Donations to worthwhile causes did not stop with the library.
   Members of the Rocky Hill Community Group raised nearly $5,000 for those affected by the devastation of Hurricane Katrina in a spontaneous effort in September that revealed the generosity of motorists traveling through the borough. Resident Courtney White quickly mobilized a community effort to raise funds for the American Red Cross through collection points in the borough at Route 518 and Princeton Avenue.
   Other key events in the borough included the council’s approval of a $35,500 pavilion behind Borough Hall that will be used for community gatherings, as a shelter for recreational use and for people who use the playground.
   In August, police in Buffalo, N.Y., captured a 22-year-old Columbus, Ohio, man who was wanted in connection with six bank robberies in Central Jersey, including the April 30 robbery of a Bank of America branch on Washington Street.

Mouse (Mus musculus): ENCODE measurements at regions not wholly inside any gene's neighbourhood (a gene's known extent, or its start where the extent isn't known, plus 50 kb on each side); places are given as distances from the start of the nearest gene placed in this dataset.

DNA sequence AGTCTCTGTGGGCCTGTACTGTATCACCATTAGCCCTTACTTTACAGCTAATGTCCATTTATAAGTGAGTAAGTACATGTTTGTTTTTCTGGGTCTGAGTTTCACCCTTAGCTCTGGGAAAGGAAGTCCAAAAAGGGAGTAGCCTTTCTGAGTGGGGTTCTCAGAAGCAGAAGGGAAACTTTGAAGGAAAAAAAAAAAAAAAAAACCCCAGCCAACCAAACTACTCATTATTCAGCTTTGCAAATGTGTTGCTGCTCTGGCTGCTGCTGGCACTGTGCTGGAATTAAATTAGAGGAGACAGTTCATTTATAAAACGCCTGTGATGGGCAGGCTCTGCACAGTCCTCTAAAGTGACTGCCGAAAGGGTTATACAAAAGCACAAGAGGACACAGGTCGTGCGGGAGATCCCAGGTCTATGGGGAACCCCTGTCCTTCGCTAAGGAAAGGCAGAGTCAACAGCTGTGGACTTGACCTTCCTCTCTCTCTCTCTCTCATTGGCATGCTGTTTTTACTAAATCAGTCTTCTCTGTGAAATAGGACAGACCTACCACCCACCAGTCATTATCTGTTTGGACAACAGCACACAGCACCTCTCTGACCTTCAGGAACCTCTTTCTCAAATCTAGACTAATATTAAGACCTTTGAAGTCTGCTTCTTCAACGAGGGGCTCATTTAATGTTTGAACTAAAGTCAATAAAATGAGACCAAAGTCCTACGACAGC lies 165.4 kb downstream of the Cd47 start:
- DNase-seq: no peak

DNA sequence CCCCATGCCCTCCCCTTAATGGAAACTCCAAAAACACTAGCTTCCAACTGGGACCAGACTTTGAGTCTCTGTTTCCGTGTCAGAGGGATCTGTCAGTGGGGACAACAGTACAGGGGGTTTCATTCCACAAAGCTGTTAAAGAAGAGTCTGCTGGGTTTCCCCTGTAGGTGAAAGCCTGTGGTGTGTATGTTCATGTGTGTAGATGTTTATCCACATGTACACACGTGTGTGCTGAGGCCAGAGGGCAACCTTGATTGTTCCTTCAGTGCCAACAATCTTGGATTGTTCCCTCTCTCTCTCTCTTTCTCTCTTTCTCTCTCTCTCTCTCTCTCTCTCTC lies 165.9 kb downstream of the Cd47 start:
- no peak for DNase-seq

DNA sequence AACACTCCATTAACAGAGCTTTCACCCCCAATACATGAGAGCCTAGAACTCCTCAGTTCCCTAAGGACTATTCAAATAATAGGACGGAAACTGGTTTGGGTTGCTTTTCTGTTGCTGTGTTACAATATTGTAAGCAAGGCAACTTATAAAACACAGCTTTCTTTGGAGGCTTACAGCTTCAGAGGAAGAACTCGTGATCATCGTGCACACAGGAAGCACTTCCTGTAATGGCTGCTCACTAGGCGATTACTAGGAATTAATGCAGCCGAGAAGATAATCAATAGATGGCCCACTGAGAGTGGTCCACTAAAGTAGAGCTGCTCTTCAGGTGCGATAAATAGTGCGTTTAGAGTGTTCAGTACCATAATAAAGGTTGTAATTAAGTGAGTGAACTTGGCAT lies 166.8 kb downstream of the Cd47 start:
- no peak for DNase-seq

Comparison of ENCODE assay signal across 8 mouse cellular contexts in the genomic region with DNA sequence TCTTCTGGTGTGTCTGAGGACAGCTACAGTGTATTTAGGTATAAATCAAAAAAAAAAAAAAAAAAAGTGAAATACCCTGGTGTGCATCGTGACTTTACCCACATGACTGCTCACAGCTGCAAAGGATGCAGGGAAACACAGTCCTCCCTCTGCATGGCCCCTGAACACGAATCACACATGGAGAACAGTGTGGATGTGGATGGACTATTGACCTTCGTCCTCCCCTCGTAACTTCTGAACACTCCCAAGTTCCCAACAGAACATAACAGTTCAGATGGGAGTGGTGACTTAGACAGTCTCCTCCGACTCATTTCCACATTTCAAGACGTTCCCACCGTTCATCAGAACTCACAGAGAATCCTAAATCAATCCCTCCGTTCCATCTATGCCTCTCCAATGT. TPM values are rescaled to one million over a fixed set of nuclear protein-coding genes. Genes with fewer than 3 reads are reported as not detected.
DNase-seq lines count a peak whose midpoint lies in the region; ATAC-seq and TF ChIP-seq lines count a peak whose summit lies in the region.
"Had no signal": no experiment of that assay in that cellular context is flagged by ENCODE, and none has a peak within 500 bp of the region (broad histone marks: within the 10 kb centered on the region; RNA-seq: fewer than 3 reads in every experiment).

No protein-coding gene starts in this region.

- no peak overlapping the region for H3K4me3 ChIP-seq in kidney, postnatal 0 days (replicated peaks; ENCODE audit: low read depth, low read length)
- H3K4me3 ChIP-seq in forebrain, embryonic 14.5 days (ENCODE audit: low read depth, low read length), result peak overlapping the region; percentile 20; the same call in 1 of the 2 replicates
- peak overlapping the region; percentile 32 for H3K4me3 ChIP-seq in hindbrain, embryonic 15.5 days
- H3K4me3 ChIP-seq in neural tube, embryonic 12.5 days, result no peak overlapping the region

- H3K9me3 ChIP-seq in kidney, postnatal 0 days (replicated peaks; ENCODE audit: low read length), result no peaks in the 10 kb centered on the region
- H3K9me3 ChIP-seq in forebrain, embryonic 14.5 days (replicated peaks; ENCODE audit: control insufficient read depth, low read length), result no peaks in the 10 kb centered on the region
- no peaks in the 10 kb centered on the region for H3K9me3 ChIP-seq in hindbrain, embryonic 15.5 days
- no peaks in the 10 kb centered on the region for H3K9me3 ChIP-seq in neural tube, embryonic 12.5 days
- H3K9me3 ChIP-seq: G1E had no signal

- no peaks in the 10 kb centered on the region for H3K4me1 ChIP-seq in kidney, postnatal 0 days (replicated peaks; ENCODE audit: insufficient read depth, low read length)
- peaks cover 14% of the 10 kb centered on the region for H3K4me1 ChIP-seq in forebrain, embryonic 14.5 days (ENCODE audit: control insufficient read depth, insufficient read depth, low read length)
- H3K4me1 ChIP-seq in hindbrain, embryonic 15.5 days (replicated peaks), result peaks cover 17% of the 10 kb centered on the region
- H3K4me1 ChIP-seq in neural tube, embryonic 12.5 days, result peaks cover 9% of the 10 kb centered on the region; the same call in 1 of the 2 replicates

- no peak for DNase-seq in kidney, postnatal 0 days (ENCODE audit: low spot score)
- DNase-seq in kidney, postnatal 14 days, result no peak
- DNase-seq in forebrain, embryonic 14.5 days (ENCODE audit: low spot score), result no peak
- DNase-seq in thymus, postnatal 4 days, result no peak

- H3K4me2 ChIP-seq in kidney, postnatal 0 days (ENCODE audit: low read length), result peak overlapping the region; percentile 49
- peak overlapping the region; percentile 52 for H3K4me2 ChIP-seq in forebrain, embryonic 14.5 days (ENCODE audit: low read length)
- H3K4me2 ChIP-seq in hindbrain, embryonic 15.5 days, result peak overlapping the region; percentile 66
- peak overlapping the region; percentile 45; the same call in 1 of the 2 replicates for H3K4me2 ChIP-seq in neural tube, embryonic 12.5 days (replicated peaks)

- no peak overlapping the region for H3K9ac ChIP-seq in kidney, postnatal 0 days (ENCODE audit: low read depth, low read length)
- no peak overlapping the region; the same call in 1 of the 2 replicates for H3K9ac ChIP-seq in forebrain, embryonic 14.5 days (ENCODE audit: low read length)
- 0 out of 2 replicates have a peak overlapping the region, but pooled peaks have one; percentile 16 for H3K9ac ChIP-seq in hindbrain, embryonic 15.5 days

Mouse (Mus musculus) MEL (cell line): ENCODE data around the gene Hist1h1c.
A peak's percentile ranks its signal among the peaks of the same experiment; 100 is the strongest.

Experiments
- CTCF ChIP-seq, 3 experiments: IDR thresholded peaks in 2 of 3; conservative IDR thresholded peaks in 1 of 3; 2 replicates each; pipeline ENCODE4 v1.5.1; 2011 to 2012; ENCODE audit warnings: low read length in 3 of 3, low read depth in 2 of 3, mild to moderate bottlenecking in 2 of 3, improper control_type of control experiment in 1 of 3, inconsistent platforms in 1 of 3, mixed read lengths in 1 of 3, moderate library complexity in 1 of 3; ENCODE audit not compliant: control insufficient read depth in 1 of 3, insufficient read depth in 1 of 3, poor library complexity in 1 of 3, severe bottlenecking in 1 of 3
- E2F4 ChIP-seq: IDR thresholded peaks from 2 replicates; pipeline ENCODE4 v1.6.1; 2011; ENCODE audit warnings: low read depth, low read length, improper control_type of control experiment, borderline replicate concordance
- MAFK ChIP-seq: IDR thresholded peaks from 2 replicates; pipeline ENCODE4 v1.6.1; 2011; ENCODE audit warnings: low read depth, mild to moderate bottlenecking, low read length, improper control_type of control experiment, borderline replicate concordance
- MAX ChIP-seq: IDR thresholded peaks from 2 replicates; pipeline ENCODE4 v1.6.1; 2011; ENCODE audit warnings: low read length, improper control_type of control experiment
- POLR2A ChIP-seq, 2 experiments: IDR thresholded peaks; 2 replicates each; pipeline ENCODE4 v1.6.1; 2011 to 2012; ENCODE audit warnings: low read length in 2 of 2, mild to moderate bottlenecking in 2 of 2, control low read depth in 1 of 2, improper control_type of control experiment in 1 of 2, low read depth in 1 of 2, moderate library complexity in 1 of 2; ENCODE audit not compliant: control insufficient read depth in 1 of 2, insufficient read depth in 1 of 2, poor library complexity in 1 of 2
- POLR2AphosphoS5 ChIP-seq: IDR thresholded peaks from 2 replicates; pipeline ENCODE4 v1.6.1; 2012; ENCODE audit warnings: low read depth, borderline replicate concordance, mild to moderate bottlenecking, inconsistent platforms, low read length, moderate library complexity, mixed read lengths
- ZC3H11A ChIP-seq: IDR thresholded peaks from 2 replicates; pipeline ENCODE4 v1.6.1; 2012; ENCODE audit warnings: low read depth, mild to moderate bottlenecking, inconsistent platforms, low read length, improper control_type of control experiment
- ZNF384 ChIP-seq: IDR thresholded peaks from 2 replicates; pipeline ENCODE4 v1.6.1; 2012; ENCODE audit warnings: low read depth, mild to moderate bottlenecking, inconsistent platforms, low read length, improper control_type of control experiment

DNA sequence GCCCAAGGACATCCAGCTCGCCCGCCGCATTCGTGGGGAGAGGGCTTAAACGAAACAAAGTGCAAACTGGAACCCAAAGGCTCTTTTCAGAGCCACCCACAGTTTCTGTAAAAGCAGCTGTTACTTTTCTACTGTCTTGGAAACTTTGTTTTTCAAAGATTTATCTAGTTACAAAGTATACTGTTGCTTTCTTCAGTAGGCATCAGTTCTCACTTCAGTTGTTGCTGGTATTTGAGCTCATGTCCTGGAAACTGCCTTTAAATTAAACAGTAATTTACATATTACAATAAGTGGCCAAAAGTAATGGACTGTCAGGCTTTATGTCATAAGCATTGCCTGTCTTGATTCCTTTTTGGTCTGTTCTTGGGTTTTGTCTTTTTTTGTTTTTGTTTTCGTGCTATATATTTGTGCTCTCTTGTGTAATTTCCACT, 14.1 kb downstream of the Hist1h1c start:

In a less notorious money matter, the council adopted a 2005 municipal budget in April that increased the tax rate 10 percent, the first tax increase the borough has seen in eight years.
   The $882,965 budget — of which $387,966 was raised through property taxes — hiked the borough tax rate from 53 cents to 63 cents per $100 of assessed value.
   The borough also finalized the purchase of a new ambulance for the Rocky Hill First Aid Squad. The new ambulance, a Ford chassis with a Horton emergency vehicle body, will allow for the long-awaited replacement of one of the existing ambulances. The replaced ambulance is believed to be the oldest active rescue vehicle in New Jersey.
   The new ambulance will be delivered soon — it is not yet in the borough, "probably because of the tragedy in the Gulf Coast," the mayor said, in reference to the demand for new rescue vehicles in the hurricane-damaged region.
   From bank robberies to resignations to a new park, Rocky Hill has made some heads shake in amazement from all the headlines a populace well below a thousand can generate.
   "I am looking forward to the new year," Mayor Morren said. "I hope we can have a peaceful and constructive council. I want to encourage everybody to think about why we are here."